As part of the Arts and Crafts movement, furniture made of oak with simple lines and minimal embellishment was extremely popular in America during the first quarter of the 20th century. The style was named "Mission" during its heyday since it was supposedly based on furniture found in the Franciscan missions in California. This type of furniture is also referenced as Mission Oak from time to time, since it was most often crafted of oak wood, and also as "Craftsman" style.
Characteristics of Mission Furniture:
The distinctive characteristics of Mission style furniture, popular from about 1900 through 1925, are easy to recognize. Lines will be simple and straight for the most part, with very few curves and no ornate carving. Any carving usually takes the shape of inconspicuous linear grooves. Elements are most often chunky and flat or squared. The overall look is heavy, and some see it as quite masculine.
The squared leg was the norm for Mission furniture and decorative feet were rarely used. Any foot present, on a pedestal dining table for instance, is usually block or modified block in style. Chair and settee backs usually have a series of horizontal boards, also known as stiles, across the area where the back would rest.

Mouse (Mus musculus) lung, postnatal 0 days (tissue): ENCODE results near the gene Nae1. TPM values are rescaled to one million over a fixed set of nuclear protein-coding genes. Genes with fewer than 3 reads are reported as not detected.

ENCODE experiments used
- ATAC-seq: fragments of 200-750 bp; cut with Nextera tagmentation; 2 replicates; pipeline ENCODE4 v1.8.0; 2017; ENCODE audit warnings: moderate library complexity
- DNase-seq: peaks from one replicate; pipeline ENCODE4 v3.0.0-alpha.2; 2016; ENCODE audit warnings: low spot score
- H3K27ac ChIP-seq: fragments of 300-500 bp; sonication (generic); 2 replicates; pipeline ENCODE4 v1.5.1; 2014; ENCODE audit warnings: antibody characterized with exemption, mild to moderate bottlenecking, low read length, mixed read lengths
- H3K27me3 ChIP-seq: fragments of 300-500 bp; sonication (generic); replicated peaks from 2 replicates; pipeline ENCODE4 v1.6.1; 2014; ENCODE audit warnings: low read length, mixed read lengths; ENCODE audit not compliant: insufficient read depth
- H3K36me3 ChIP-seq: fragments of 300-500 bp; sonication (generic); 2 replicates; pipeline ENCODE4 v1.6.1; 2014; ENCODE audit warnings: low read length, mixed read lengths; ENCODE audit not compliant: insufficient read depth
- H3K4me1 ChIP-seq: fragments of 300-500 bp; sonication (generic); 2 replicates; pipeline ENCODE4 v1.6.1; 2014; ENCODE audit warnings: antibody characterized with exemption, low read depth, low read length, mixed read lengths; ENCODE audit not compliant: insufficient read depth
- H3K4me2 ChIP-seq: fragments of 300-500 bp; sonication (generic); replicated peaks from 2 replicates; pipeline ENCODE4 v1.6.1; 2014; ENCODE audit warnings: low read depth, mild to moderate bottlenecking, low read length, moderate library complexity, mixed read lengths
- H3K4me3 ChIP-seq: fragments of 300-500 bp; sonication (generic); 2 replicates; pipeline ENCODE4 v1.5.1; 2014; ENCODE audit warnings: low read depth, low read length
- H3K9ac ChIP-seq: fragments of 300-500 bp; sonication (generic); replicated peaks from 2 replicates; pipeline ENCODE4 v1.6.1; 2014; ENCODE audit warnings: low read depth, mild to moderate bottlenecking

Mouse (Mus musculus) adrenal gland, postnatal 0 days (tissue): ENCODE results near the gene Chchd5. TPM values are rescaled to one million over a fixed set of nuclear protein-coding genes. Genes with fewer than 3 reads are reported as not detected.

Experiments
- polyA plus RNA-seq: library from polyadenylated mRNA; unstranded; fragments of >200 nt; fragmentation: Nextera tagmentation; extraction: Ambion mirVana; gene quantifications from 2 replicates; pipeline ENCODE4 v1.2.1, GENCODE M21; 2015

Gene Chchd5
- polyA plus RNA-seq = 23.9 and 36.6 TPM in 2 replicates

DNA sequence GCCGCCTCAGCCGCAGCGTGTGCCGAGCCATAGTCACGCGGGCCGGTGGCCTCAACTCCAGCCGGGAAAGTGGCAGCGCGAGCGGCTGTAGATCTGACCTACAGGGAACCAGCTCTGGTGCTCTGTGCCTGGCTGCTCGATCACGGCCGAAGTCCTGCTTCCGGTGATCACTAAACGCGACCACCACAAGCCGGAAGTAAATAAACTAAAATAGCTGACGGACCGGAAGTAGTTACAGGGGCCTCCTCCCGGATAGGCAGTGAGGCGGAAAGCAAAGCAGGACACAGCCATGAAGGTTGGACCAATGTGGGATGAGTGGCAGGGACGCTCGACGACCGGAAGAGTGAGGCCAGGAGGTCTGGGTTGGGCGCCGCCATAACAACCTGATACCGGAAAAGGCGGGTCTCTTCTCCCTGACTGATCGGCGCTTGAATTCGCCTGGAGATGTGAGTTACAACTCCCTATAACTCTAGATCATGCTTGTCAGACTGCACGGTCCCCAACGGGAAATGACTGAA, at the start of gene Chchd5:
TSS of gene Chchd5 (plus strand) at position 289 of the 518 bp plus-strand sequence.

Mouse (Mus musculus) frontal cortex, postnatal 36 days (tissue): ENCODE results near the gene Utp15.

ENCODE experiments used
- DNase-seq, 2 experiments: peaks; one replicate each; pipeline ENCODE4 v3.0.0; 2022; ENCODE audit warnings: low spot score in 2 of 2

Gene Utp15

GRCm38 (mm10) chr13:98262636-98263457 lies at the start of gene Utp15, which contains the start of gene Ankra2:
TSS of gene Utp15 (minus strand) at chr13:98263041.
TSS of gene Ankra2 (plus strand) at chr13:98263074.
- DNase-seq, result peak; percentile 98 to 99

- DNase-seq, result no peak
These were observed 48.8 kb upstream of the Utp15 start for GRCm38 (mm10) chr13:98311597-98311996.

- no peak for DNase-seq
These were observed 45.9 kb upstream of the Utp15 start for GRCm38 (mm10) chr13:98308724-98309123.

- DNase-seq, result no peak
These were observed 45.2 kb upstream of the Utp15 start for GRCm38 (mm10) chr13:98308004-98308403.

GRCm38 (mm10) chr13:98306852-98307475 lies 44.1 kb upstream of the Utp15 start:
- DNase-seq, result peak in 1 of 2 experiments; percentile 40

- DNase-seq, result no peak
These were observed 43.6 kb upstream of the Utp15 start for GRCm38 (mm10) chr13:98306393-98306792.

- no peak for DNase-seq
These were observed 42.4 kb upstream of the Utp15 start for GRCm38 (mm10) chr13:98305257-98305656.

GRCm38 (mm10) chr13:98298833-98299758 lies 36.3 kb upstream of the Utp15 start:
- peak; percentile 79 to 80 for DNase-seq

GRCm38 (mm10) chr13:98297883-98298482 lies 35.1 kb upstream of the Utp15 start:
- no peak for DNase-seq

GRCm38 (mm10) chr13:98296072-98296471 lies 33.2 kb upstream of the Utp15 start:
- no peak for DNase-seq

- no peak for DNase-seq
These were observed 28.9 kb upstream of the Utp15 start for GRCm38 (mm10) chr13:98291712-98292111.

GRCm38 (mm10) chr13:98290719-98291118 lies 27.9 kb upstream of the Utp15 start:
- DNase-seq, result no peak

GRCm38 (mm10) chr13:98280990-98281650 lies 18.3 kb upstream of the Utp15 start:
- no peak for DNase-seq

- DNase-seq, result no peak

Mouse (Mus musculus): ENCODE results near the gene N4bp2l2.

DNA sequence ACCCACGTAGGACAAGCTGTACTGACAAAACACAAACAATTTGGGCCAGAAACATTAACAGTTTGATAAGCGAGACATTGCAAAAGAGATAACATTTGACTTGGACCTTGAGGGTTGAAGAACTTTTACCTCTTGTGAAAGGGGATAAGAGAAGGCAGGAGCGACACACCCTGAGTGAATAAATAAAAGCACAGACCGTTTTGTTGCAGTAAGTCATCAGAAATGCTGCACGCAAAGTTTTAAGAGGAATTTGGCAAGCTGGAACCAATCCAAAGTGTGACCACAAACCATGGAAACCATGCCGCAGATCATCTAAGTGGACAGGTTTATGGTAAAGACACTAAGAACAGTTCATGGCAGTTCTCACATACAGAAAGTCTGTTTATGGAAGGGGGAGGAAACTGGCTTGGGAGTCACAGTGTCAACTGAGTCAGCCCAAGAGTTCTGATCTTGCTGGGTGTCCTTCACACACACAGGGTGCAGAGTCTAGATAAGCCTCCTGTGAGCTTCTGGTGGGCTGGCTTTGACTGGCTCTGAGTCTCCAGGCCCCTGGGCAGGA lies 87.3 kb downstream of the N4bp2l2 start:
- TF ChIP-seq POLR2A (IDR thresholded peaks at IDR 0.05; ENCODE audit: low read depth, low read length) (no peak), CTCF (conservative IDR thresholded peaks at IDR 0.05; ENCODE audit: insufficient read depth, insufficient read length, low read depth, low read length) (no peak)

Many chairs, including rockers, had leather seats.
While Mission pieces in general may have exposed pegs or tenon ends, decorative elements are very much kept to a minimum in the tradition of Arts & Crafts styling. Brasses and hinges used were very basic, but they do add a distinctive touch of flair to desks and sideboards.
The wood used in Mission furniture was oak in most cases. Colors vary from piece to piece and maker to maker, but they are often light to medium in finish and many have darkened with age.